Summary from Goodreads
According to her guidance counselor, fifteen-year-old Payton Gritas needs a focus object-an item to concentrate her emotions on. It's supposed to be something inanimate, but Payton decides to use the thing she stares at during class: Sean Griswold's head. They've been linked since third grade (Griswold-Gritas-it's an alphabetical order thing), but she's never really known him.
The focus object is intended to help Payton deal with her father's newly diagnosed multiple sclerosis. And it's working. With the help of her boy-crazy best friend Jac, Payton starts stalking-er, focusing on-Sean Griswold . . . all of him! He's cute, he shares her Seinfeld obsession (nobody else gets it!) and he may have a secret or two of his own.
In this sweet story of first love, Lindsey Leavitt seamlessly balances heartfelt family moments, spot-on sarcastic humor, and a budding young romance.Sean Griswold's Head was one of my most wanted books of the summer. When I first read the summary, I thought it sounded cute and interesting. It focuses intently on a specific disease, MS and the strain it can put on a family as it tries to get through it. Payton is likable character. Like most reviewers, I also thought that her reaction to her father's illness was a bit intense, but by the end of the story I could relate to her. Payton was never without funny commentary and it was fun to see her different charts on Sean's head. Sean, himself, was a very good focus object. It was a weird choice, but neither me nor Payton regret it. Payton describes him as confident without cocky and I think it fits his personality perfectly. It seemed as if he had so many sides to him. Seinfeld, cycling, and spooning being only the start of his immense knowledge. He had me awwwwing at his sweet gestures and laughing at his strange, random facts. These things, along with many others, were what made Sean a fantastic obsession......uh, I mean, focus object, for anyone.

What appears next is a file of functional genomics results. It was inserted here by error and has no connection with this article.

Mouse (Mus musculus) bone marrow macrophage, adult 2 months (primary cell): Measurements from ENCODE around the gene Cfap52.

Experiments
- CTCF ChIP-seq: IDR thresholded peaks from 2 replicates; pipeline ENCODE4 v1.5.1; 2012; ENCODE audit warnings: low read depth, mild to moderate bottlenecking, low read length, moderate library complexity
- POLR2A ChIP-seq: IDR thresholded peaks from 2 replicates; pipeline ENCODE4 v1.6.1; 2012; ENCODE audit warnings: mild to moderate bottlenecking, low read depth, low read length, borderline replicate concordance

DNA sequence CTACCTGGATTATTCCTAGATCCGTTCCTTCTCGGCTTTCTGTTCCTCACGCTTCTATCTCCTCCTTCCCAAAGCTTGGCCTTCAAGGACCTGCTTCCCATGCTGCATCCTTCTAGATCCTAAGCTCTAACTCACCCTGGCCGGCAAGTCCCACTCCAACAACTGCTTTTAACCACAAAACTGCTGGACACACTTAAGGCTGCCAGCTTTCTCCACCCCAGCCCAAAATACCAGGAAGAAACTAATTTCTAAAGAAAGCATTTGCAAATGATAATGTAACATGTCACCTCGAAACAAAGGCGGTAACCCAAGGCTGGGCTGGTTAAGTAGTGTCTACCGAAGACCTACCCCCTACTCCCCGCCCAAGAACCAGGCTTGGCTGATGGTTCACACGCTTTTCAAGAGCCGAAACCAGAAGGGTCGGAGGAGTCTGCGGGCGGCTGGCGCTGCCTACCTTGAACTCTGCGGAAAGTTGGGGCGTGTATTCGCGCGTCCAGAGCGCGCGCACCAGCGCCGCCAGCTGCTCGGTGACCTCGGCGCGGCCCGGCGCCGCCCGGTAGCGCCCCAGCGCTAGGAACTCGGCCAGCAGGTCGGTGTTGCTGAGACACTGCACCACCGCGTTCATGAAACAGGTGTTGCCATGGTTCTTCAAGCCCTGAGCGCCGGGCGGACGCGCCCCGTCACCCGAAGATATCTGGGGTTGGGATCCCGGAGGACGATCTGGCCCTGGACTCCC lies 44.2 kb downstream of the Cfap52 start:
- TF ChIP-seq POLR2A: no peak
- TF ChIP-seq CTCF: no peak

Payton freaks mostly about her father's MS because they hide it from her and because she is afraid of future outcomes. It was an enjoyable journey to follow Payton throughout her enlightenment. In the beginning, she got too dependent on one thing in order to avoid the tension in her house and within her self. In the end, after all her rebellion, Payton realizes that most things in life can't be planned or organized and that she has to take them as they come and let it make her stronger. When Payton completed the race for her father, no one was more proud than me, and surprised at how deep Payton had burrowed into my heart.